Newspapers often apply a “breakfast test”—can a person eating breakfast also read the newspaper without throwing up? The “breakfast test” means that overly graphic photos, for example, should not be published (or, if published, should not be on the front page).
“Breakfast test” has been cited in print since at least 1984. Some newspaper editors, however, believe that what’s new is news, regardless of a “breakfast test.”
Written Communication in Family Medicine
By Robert B. Taylor and Katharine A. Munning (Society of Teachers of Family Medicine. Task Force on Professional Communication Skills)
New York, NY: Springer-Verlag
Newspaper editors recognize this quality of denial when they talk about the “breakfast test”: the question whether an article can safely be read while eating eggs and toast.
Baltimore (MD) Sun
Nudes At 11 Is No News In This Bureau
June 23, 1991|By Mark Guidera
Our photographers would come back with pictures that could be humorous, humiliating and horrifying of some of the more plump nudists relaxing in the rough on lawn chairs and hammocks after a few cold ones following the Olym-picks sporting events. Running such pictures would not pass that unshakable tenet of the newspaper business: The Breakfast Test.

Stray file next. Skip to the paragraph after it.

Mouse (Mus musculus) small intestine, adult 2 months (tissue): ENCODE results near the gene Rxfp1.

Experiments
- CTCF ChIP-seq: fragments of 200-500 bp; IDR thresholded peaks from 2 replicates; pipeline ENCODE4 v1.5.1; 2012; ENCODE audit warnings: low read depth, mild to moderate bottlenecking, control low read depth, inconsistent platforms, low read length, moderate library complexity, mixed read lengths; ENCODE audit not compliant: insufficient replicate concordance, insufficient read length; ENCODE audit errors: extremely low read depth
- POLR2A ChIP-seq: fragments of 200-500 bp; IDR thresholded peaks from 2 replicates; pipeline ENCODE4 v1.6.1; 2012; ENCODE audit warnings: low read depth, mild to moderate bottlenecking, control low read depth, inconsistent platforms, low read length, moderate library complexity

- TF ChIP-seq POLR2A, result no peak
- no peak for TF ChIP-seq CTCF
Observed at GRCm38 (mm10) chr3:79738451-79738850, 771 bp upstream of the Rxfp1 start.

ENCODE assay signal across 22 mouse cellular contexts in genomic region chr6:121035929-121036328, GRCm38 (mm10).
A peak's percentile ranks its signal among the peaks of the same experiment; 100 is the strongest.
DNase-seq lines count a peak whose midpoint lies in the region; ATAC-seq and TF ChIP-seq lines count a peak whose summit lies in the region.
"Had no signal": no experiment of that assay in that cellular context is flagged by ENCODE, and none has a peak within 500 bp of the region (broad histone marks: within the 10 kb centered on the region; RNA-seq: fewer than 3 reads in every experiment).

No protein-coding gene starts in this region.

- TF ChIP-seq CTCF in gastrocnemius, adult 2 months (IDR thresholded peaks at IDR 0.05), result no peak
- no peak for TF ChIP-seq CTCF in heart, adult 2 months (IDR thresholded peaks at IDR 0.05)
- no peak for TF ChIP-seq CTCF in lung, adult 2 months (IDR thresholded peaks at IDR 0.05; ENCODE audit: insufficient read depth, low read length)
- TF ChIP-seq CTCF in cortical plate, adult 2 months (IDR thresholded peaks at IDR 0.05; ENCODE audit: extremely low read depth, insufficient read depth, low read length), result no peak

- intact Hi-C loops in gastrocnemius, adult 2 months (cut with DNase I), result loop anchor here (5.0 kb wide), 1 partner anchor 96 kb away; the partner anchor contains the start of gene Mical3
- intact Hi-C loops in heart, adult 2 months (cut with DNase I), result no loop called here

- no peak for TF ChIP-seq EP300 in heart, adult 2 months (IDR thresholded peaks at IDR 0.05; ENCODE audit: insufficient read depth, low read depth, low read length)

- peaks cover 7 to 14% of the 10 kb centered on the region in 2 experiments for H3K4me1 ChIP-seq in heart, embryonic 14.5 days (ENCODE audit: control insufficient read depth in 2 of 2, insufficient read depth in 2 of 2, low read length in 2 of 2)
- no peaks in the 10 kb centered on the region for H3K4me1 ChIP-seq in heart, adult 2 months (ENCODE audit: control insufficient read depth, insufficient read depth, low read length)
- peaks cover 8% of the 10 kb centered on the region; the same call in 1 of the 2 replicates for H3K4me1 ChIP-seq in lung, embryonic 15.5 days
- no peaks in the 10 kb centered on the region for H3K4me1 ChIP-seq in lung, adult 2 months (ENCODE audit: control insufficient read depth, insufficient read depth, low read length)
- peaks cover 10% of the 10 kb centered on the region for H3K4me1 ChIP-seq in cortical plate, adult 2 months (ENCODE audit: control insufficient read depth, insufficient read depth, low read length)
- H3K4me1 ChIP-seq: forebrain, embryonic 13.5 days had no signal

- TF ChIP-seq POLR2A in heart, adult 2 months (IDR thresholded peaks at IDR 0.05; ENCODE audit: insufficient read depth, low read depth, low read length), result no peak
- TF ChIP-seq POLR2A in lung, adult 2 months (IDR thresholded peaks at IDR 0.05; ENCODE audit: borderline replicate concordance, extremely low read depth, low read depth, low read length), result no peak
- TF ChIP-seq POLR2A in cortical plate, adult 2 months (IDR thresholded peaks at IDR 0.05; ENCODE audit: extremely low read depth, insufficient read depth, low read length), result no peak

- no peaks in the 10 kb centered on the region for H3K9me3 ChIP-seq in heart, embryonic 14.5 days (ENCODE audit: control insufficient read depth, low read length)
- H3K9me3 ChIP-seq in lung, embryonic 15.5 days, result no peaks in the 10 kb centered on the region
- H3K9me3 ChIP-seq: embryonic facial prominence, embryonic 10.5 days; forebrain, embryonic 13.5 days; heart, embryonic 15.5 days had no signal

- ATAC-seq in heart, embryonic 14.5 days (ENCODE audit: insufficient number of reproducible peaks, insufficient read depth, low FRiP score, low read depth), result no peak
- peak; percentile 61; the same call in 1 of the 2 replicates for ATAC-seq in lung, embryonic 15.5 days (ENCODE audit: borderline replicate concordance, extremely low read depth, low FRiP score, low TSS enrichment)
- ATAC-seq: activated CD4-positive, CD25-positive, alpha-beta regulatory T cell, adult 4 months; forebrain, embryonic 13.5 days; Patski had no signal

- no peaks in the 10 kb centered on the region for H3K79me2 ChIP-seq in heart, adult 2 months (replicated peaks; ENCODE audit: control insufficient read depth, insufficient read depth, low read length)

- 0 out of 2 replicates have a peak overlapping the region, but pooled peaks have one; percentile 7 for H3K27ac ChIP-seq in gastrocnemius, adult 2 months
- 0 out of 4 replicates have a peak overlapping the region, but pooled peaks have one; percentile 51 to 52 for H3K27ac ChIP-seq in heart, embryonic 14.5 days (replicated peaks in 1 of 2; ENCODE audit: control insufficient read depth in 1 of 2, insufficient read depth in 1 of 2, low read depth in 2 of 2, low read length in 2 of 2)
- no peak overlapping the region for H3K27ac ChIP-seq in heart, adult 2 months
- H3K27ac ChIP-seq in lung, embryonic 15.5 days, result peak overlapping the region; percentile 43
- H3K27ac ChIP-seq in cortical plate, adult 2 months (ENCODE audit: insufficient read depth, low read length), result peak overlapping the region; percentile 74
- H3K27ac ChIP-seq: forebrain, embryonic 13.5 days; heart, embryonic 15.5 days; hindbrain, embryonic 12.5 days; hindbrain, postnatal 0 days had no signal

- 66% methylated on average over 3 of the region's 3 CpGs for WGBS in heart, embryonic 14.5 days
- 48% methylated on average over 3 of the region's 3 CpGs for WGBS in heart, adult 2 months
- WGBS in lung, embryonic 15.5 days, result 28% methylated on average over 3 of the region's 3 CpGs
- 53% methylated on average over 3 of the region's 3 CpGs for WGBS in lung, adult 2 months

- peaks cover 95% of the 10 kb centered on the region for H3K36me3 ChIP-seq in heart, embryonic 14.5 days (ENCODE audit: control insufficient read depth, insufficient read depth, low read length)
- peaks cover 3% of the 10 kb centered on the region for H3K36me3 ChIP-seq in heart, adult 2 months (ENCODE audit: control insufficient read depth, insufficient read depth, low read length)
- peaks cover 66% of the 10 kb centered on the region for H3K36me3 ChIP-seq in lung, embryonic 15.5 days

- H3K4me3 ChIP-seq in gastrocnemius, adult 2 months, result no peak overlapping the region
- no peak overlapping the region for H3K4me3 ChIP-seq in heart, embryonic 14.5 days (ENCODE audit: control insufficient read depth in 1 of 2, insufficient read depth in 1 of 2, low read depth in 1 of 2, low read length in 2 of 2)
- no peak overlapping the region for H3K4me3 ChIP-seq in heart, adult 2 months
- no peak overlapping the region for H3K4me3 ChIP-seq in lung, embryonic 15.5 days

The Best of Rolling Stone:
25 Years of Journalism on the Edge
Edited by Robert Love
New York, NY: Doubleday
I was a nice boy, brought up journalistically to pass the Sun‘s “breakfast test,” which forbade imagery that might roil the morning digestion of readers in areas populated by the paper’s owners and top management.
Baltimore (MD) Sun—“You Don’t Say” by John E. McIntyre
The breakfast test
Posted by John McIntyre at 6:31 PM (September 10, 2010)
“The breakfast test” is a term of art in newspaper journalism. It identifies our habitual skittishness about publishing language or images that would make readers spew into their cornflakes as they read the morning paper. Photograph of a dead body? Racy language? Graphic description? An editor will want to know whether they pass the breakfast test.
Media Ethics at Work:
True Stories from Young Professionals
Edited by Lee Anne Peck, Guy S Reel
Thousand Oaks, CA: CQ Press
Hillier defended the photo’s publication but noted that the staff had been concerned that the photo “wouldn’t pass the ‘breakfast test,’ meaning it was too disturbing to see on the front page of the paper.”
Denver (CO) Post
June 3, 2013, 8:00 pm
Sneak peek: Back surgery and the ‘breakfast test’
By Linda Shapley
We have a phrase in journalism that’s often referred to as the “breakfast test.” The thought goes, if a reader will be repulsed by the newspaper while sitting at the breakfast table, then perhaps that’s not the first thing to display on the front page.
New York City • Media/Newspapers/Magazines/Internet • Tuesday, October 28, 2014 • Permalink